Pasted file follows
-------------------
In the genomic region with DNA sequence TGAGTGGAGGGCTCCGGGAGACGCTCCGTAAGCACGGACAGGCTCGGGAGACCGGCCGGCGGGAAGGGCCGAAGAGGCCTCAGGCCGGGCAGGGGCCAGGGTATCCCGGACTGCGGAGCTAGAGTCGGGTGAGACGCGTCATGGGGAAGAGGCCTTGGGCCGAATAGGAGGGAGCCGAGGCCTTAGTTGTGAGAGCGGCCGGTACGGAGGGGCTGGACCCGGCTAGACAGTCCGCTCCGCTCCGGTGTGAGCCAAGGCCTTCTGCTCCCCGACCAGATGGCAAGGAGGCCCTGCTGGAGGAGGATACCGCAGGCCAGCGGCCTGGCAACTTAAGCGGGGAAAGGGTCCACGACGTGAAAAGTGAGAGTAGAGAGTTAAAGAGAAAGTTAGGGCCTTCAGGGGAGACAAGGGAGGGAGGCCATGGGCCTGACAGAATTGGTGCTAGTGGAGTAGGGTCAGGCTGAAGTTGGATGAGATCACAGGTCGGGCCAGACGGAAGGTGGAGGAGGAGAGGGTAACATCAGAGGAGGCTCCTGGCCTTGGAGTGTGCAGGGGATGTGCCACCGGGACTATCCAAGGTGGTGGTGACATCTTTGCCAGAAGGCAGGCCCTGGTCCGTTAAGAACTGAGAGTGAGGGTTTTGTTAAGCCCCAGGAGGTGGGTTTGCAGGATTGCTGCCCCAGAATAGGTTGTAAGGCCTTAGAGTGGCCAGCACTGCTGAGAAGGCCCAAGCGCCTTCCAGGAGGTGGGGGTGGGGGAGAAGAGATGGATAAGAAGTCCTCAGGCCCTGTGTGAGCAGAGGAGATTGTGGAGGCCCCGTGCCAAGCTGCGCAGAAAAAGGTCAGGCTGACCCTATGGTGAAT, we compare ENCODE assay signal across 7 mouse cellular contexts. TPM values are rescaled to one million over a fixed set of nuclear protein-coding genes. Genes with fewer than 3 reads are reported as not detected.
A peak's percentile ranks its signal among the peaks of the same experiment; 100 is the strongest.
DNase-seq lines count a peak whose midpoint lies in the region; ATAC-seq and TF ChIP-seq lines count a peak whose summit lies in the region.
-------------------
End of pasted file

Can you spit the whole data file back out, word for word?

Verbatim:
In the genomic region with DNA sequence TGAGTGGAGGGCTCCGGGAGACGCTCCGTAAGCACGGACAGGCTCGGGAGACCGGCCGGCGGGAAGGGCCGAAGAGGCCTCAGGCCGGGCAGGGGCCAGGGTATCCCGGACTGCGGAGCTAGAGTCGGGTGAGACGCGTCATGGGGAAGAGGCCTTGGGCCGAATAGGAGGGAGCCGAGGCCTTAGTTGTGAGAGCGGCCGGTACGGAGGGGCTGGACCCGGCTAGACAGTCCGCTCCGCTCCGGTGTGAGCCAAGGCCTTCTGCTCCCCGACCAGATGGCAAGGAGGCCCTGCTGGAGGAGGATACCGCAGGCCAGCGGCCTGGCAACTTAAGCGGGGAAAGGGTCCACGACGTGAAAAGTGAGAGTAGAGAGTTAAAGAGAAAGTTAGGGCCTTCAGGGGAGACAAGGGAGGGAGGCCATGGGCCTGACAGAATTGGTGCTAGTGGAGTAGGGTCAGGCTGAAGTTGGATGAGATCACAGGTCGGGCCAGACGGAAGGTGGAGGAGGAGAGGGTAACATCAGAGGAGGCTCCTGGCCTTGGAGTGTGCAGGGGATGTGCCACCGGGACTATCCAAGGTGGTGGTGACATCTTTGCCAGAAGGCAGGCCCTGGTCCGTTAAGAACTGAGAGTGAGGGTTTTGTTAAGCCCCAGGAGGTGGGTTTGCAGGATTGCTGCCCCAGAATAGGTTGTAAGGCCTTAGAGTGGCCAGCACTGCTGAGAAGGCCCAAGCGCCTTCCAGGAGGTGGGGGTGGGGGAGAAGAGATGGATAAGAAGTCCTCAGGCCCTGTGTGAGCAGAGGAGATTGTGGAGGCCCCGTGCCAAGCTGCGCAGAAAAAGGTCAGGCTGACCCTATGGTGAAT, we compare ENCODE assay signal across 7 mouse cellular contexts. TPM values are rescaled to one million over a fixed set of nuclear protein-coding genes. Genes with fewer than 3 reads are reported as not detected.
A peak's percentile ranks its signal among the peaks of the same experiment; 100 is the strongest.
DNase-seq lines count a peak whose midpoint lies in the region; ATAC-seq and TF ChIP-seq lines count a peak whose summit lies in the region.